Sistersville General Hospital and Wheeling Hospital Form Partnership
SISTERSVILLE — City council has approved proposed plans to sell Sistersville General Hospital to Wheeling Hospital.
During a special meeting Monday, city council unanimously approved a $5.5 million offer from Wheeling Hospital to assume SGH’s debts and liabilities.
Gene Rice, president of the city’s Building Commission which has oversight of the facility, said if everything goes as planned, the sale would be finalized in late April.
“This is a great move and a miracle for the City of Sistersville, SGH and Tyler County,” Rice said.
The partnership between Wheeling Hospital and SGH will enhance and increase medical services in the Tyler County facility.
“We are very pleased SGH and city leaders have placed their trust in our ability to enhance SGH’s long-time commitment to providing its patients with the highest possible level of care. We understand the importance of having a home town hospital one that can provide quality services to its patients,” Wheeling Hospital CEO Ron Violi said in press release issued today.
According to documents obtained from city hall, the sale would include a bridge loan in the amount of $750,000 to immediately cover ongoing expenses until the sale closes. The proposal includes an agreement to continue to operate the hospital and other hospital assets for a minimum of one year after the closing of the transaction.
“This is a win-win package,” Rice said.
Brandon Chadock, interim chief executive officer at SGH, said the hospital’s current level of service would remain the same. SGH staff would remain in place and management staff from Wheeling would work closely with SGH leaders and staff in Sistersville. He praised the accepted proposal as a way SGH could continue to provide quality health care for Tyler County.
“Sistersville General Hospital is excited for the opportunity to work with Wheeling Hospital to further enhance the medical services offered in our community,” he said. “I believe both our organizations share a commitment to building up communities while delivering excellence in healthcare.”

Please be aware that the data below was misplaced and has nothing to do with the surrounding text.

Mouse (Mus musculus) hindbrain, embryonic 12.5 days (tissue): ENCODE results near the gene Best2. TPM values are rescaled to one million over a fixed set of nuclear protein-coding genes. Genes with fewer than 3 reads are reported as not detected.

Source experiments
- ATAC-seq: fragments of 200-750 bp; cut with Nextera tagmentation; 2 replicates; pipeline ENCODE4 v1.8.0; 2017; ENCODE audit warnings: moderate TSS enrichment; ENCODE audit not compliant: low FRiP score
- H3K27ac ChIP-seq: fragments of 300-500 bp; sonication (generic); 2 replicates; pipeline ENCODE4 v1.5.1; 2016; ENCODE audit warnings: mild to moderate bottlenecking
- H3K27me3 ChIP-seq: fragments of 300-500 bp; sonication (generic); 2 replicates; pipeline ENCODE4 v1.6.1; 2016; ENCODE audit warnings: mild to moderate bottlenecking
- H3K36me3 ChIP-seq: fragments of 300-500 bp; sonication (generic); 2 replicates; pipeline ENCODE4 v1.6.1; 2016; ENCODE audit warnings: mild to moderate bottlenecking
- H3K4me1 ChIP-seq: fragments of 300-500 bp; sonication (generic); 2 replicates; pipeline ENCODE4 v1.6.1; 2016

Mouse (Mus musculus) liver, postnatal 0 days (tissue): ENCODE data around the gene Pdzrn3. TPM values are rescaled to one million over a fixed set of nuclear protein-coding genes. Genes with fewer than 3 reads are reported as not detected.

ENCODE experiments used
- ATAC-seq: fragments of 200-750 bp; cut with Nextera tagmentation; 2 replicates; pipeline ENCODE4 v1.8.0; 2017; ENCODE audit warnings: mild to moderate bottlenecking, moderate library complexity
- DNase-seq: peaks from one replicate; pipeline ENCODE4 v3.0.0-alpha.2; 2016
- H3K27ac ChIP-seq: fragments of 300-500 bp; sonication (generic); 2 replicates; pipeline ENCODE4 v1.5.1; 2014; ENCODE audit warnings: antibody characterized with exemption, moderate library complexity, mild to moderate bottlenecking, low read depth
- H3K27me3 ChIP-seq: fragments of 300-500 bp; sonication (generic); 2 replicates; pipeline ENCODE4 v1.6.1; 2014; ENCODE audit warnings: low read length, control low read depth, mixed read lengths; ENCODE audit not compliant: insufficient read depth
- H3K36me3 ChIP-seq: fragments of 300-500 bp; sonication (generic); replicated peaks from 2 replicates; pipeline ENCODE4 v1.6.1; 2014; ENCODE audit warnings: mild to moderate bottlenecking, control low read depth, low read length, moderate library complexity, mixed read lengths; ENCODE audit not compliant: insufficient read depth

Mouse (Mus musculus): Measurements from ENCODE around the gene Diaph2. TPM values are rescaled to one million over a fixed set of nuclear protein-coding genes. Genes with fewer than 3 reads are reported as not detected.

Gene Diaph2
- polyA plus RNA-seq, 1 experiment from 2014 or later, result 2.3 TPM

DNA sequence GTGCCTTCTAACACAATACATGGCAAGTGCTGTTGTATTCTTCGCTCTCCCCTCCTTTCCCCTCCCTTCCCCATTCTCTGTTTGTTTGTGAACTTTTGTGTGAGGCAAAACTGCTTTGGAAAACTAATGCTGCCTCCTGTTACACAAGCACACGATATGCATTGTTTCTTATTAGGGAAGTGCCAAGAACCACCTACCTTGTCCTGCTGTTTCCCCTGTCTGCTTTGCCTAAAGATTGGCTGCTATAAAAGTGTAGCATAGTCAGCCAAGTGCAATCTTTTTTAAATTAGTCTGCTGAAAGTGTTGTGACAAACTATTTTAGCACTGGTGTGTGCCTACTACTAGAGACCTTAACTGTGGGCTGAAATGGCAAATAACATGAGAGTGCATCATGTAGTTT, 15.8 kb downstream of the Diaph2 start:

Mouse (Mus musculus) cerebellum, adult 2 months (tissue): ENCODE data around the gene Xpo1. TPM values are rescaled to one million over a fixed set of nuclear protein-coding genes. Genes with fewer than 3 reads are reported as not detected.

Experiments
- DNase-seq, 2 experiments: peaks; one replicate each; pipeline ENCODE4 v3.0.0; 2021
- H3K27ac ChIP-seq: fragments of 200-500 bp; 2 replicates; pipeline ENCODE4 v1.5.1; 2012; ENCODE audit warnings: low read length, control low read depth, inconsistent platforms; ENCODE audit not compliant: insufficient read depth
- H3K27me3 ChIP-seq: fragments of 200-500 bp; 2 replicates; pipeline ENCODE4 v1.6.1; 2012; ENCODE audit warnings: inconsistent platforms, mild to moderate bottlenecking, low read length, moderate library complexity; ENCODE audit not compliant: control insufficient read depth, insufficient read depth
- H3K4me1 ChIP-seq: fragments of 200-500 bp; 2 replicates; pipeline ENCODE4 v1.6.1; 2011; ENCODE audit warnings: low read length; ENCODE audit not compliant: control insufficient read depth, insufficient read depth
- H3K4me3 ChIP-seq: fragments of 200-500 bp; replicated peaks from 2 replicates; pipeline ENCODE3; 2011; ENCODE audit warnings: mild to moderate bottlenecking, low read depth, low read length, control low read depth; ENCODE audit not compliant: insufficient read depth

City Recorder Chad Edwards said the transaction preserves the hospital for future generations.
“This will affect the area for the next 50 years,” he said.
Last fall, City leaders and Sistersville General were involved in discussion about the future of the city-owned hospital. Dozens of people attended a council meeting in September, during which then-Sistersville General CEO John May said due to the nature of health care, rural hospitals are at risk of closing as they struggle with government red tape and finances.
Soon after the hospital was put up for bid in December, Rice said, sales proposals were sent to eight health care providers including Wheeling Hospital.
The sale would include the hospital, the Nichols Clinic and the Wiser Building and take over leases at SGH’s rural healthcare clinics in Middlebourne and St. Marys, according to documents obtained from city hall. The agreement would also purchases services provided by SGH from Journey Hospice, Sleep Medicine Center and the EMS and ambulance service, according to documents from city hall.
Rice said the sale of the hospital does not include the EMS squad building on Chelsea Street, property behind the apartments near the hospital or the land where the walking trail is located near the Ohio River.
If SGH’s liabilities after the settlement for the Cost Report for 2017 exceed the minimum $5.5 million sale price, Wheeling Hospital would be solely responsible for any additional liabilities beyond the current estimate liabilities, according to documents obtained from city hall. If the hospitals liabilities are less than the minimum $5.5 million sale price, any excess funds would be placed in an interest bearing escrow account that would be released after the settlement of the Cost Reports for 2017.
The proposal includes an agreement to pay for the costs of the professional liability tail coverage or prior acts coverage in the statutorily requirement amounts insuring SGH. .
The proposal includes an agreement to provide and pay the reasonable costs and expenses incurred by SGH in connection with the transaction, including accounting and legal expenses.
The proposal shall include an acknowledgment and agreement to seek any necessary government approvals, including but not limited to a certificate of need, transfer of license and assignment of provider numbers.
Violi explained that Wheeling Hospital’s philosophy is to help keep patients and their loved ones close to home.
“A hospital visit or stay can be stressful, and being able to receive quality care, close to home, eliminates the added stress and burden of traveling to a distant city,” Violi said. “We look forward to working with SGH and the community to provide continuation of care for Sistersville and Tyler County.”
Wheeling Hospital also operates Belmont Community Hospital in Bellaire, Harrison Community Hospital in Cadiz, the Bishop Joseph H. Hodges Continuous Care Center, the Howard Long Wellness Center, the Wheeling Clinic and health care centers in Wellsburg, Colerain, Bellaire, Bridgeport, Powhatan Point, Shadyside and St. Clairsville.